Anti-Pop Consortium; Magical, Beautiful; I Kong Kult | Empty Bottle | Hip-Hop | Chicago Reader

Anti-Pop Consortium; Magical, Beautiful; I Kong Kult Critic's Choice Early Warnings (Music) Recommended Soundboard

When: Fri., Oct. 2, 10 p.m. 2009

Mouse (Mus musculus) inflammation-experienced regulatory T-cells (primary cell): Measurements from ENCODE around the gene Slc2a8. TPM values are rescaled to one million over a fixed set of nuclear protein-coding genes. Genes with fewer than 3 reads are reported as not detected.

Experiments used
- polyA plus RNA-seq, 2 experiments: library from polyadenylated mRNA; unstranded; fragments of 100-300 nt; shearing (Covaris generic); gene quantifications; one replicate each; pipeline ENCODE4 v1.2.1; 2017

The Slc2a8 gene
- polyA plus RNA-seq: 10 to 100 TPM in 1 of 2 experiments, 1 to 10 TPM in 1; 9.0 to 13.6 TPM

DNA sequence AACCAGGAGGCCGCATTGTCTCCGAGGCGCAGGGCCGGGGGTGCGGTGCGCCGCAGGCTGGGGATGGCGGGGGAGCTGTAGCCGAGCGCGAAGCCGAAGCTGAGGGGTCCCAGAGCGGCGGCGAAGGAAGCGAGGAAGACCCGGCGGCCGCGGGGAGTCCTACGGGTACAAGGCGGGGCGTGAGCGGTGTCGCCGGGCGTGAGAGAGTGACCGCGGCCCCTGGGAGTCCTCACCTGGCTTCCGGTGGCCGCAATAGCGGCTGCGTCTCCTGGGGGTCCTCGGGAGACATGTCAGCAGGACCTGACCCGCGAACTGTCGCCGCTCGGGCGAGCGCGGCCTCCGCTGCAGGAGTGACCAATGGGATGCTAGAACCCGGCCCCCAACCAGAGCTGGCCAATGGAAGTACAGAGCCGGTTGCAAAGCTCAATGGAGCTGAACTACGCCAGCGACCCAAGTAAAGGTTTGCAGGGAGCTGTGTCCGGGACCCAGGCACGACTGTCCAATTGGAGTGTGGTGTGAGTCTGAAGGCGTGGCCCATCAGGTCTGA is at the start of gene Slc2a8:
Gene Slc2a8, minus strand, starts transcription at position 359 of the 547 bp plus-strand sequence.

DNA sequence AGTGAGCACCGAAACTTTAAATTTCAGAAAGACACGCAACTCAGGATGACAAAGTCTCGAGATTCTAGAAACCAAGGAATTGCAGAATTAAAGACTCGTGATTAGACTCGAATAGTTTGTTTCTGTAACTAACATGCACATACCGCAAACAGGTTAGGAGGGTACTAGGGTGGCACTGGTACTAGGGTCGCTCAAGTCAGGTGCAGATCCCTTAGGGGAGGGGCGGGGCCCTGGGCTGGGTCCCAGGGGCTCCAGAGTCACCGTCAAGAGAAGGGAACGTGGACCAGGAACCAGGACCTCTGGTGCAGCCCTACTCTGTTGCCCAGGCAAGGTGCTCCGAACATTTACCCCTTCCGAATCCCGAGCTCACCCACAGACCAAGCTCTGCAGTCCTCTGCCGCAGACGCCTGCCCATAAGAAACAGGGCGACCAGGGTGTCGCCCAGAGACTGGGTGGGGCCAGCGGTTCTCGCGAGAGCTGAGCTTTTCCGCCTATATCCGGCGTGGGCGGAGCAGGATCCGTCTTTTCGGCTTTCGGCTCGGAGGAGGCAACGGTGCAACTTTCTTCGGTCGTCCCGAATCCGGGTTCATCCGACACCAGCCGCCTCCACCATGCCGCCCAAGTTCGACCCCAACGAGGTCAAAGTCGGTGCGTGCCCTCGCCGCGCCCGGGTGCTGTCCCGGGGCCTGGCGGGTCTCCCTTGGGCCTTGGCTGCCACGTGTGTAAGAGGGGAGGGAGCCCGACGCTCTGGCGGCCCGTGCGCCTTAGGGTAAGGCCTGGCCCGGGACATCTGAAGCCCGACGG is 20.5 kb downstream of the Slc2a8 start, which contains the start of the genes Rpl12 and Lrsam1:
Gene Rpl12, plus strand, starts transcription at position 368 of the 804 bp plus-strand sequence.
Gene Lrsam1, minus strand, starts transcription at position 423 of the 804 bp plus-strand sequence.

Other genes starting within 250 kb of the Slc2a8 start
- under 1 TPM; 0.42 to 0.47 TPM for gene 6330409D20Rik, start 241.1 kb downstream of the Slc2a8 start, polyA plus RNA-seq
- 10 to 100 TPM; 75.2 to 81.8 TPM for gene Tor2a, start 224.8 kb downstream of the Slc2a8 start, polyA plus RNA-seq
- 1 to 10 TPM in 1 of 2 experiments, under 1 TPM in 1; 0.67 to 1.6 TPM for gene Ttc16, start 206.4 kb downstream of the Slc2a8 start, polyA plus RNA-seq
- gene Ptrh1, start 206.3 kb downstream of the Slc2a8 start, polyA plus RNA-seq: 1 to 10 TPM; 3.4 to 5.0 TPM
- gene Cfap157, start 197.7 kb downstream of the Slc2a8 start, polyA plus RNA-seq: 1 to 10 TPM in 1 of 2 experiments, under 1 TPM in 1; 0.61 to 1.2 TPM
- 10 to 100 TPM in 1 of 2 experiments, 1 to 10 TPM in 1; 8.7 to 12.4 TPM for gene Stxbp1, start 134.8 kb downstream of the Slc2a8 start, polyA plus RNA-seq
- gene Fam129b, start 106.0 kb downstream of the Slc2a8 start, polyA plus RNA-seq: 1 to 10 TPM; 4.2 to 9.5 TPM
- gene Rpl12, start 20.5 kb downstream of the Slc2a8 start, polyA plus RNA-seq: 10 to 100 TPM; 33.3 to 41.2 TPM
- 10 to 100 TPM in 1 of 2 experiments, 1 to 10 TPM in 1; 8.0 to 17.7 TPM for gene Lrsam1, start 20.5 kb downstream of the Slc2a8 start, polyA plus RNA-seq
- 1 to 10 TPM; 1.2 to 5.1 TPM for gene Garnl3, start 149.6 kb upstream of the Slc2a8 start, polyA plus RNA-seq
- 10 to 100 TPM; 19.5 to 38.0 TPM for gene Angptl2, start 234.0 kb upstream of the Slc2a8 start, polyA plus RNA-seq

New York’s Anti-Pop Consortium made their mark at the turn of the century by subverting hip-hop orthodoxy. Two of APC’s MCs had been regulars on the spoken-word scene, and there were more than a few strands of electronica in the group’s genes; their rhymes were like riddles and their beats were often built mostly from bleeps. Many of their songs created a queasy tension between the rapping and the music: either or both might be oddly lumpy and off-kilter, bunching, stumbling, and dragging counterintuitively. Internal squabbling splintered the group in 2002, and the spin-offs—Beans’s solo career, High Priest and M. Sayyid’s collaboration Airborn Audio—made it clear that the three of them (plus longtime producer Earl Blaze) sounded better as a unit. They seem to have realized this themselves: on October 13 the Anti-Pop Consortium will release Fluorescent Black (Big Dada), their first album since 2002’s terrific Arrhythmia (Warp), and they’re picking up more or less where they left off. Of course, that means everybody else has had seven years to catch up, and as a result the album’s relatively straightforward tracks—like “Shine,” with its garden-variety narrative about an artist who can’t handle sudden fame—sound a bit passe. Much better is “C Thru U,” where the MCs’ stuttering flow complements a manic electro groove and stabbing, paranoid synth. The gang chorus on “Volcano” taps into some P-Funk shit, and on “The Solution” some of the vocals are treated not with the ubiquitous Auto-Tune but with vocoder, a technology that had its heyday in the 70s—just the kind of contrarian jab for which APC has always had a special gift. Magical, Beautiful and I Kong Kult open. —Peter Margasak

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